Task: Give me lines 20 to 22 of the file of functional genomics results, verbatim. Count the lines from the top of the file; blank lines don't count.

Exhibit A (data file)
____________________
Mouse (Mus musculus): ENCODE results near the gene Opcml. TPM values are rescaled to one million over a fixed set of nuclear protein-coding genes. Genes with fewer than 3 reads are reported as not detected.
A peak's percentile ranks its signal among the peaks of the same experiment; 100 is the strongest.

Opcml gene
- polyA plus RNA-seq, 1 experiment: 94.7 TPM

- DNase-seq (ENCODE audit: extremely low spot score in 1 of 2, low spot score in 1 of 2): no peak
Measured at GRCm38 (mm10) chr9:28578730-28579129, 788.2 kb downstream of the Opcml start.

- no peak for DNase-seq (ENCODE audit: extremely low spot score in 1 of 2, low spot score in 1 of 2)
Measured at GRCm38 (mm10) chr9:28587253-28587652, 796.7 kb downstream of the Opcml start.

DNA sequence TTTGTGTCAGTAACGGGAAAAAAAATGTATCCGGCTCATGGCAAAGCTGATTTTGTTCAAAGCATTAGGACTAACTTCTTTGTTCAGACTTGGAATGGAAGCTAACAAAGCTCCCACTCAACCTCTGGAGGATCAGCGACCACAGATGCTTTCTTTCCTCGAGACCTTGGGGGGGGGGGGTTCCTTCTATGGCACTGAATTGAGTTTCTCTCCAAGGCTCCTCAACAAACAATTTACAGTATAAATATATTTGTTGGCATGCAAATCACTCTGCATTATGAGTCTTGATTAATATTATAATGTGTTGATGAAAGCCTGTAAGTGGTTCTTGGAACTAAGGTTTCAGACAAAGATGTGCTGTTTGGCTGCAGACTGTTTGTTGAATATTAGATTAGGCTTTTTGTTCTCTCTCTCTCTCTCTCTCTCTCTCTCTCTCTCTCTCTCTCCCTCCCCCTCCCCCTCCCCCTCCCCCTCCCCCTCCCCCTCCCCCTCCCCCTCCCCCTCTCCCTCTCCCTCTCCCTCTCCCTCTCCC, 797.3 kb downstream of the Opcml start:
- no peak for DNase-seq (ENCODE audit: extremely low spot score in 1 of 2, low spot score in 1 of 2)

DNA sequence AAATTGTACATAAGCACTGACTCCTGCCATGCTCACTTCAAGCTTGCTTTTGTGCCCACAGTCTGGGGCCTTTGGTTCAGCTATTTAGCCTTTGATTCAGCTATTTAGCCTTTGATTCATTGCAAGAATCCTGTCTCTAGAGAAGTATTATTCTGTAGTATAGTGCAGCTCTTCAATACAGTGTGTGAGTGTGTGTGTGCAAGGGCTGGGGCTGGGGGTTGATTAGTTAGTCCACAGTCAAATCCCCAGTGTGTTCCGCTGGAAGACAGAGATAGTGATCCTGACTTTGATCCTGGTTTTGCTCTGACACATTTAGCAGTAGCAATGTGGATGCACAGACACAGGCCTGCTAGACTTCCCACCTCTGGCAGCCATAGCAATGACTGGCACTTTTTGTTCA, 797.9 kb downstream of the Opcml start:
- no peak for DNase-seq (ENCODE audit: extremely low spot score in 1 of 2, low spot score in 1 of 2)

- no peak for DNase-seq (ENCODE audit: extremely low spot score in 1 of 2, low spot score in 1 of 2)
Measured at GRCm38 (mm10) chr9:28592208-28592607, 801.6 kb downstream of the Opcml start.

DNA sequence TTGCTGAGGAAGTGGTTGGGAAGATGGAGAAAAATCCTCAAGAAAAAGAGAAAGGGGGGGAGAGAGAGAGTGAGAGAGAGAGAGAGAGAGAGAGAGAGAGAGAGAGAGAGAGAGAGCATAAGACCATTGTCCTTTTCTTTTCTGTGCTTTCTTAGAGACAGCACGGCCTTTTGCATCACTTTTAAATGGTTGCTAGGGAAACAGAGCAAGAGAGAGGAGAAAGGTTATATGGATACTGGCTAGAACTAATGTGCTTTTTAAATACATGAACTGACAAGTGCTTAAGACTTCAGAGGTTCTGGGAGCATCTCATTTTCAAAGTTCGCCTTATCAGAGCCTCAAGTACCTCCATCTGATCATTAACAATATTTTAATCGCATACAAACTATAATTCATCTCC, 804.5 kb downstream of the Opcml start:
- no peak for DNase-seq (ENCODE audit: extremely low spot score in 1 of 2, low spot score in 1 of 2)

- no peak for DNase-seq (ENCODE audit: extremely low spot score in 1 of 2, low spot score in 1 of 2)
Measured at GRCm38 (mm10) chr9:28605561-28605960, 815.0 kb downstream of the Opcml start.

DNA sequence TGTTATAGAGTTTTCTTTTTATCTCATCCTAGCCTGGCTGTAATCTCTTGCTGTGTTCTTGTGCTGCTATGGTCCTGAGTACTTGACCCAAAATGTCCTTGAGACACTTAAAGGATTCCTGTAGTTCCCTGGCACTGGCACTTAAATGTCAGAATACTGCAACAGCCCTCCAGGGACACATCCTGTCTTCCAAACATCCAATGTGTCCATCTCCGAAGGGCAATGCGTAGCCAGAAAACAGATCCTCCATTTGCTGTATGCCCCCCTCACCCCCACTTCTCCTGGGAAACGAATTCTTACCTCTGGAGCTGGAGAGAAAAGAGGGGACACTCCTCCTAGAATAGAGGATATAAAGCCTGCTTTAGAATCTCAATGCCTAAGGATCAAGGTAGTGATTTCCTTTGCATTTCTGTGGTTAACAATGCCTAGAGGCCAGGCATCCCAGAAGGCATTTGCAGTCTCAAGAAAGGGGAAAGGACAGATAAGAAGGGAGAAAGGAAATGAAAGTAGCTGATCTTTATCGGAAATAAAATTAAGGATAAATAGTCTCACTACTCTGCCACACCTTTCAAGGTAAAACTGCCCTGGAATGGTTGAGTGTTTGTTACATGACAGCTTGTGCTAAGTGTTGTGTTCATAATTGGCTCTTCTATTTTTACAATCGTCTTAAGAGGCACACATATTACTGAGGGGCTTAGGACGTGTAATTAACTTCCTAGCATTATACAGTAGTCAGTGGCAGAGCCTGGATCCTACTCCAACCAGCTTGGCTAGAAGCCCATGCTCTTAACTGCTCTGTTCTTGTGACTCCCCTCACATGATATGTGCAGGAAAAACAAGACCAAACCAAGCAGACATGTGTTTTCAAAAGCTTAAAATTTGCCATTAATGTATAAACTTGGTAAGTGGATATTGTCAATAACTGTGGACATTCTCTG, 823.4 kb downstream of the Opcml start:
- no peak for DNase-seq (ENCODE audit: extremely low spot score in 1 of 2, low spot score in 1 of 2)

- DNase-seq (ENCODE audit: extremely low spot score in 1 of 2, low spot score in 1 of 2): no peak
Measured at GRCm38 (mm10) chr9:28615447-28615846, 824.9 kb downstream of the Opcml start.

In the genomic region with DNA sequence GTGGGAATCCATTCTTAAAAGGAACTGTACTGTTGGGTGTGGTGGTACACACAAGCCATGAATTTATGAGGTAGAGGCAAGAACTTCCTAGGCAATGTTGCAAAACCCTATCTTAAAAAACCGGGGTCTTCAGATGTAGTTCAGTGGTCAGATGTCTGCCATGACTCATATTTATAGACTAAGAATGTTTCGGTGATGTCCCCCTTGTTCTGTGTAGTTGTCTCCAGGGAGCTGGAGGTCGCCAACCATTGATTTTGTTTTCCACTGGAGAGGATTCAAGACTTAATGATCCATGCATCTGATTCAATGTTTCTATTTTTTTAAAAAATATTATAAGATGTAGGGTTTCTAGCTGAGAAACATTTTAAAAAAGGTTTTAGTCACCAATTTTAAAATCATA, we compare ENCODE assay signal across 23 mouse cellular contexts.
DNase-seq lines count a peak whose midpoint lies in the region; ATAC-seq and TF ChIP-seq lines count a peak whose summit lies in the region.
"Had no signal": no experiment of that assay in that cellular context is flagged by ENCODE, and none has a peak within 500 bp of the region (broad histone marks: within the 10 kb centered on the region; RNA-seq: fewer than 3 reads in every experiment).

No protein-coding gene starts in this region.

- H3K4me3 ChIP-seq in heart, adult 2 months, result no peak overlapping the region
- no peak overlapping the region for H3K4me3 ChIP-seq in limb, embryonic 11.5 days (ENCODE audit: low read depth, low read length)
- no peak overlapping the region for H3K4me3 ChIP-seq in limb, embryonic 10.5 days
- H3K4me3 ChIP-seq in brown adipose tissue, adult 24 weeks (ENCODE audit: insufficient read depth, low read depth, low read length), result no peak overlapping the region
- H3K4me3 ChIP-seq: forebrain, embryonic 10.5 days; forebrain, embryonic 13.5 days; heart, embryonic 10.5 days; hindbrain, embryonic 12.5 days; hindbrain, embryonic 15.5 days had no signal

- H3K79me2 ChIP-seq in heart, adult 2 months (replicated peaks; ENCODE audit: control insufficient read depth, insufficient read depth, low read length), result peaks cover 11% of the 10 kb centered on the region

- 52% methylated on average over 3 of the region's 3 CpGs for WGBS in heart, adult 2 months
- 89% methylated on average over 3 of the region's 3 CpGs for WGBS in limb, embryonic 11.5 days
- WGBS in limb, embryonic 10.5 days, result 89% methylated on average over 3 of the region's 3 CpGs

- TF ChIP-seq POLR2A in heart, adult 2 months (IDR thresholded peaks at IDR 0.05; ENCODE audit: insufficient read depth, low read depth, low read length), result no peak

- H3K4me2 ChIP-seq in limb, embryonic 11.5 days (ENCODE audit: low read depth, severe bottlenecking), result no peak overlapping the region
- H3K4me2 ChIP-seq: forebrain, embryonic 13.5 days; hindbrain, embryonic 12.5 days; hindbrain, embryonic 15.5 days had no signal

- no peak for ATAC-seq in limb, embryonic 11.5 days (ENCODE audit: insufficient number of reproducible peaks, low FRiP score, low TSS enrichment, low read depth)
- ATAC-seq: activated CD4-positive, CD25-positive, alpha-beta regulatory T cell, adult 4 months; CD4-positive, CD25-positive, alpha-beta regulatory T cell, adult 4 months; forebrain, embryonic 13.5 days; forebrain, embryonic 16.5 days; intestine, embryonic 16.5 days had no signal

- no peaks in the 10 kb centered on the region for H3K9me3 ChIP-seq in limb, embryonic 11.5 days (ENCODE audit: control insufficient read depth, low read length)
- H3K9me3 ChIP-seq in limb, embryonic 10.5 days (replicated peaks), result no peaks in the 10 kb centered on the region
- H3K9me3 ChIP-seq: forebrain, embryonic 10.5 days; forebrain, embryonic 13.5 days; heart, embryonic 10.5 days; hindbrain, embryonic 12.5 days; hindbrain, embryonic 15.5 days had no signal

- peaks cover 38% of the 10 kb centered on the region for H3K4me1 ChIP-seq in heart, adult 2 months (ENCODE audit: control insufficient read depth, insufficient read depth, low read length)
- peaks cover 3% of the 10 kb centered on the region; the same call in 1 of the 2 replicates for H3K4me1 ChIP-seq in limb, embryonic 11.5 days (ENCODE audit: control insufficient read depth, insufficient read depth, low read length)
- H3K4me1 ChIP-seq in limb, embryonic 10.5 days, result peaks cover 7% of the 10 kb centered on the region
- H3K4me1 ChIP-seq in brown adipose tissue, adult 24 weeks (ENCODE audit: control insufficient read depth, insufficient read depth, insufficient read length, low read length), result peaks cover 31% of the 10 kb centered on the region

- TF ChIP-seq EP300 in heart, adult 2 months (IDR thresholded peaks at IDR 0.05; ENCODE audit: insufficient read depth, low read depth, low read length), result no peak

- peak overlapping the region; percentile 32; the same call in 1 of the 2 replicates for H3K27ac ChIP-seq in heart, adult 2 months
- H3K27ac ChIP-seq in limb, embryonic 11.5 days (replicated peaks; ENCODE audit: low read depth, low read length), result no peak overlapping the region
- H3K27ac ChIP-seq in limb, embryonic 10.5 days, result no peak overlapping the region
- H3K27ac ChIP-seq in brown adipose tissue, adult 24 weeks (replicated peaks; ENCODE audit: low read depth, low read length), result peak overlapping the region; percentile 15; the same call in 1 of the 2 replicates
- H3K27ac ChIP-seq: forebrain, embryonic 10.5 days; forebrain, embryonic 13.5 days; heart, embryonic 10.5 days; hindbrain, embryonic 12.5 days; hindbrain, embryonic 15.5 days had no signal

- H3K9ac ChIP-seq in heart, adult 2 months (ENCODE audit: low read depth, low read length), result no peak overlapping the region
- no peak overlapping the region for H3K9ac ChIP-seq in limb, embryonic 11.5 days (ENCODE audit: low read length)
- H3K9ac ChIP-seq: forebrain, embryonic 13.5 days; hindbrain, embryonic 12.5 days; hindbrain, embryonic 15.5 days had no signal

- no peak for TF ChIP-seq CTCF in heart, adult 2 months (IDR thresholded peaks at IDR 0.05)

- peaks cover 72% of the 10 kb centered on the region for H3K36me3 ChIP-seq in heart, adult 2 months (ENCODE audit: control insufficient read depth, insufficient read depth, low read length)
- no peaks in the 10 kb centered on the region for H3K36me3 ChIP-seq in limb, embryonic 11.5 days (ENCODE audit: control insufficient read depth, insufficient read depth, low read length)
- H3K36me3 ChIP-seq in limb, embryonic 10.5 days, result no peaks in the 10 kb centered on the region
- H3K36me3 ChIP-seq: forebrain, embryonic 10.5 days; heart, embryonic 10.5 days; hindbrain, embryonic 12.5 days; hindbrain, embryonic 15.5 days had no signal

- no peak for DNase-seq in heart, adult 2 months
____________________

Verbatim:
- no peak for DNase-seq (ENCODE audit: extremely low spot score in 1 of 2, low spot score in 1 of 2)

- DNase-seq (ENCODE audit: extremely low spot score in 1 of 2, low spot score in 1 of 2): no peak
Measured at GRCm38 (mm10) chr9:28615447-28615846, 824.9 kb downstream of the Opcml start.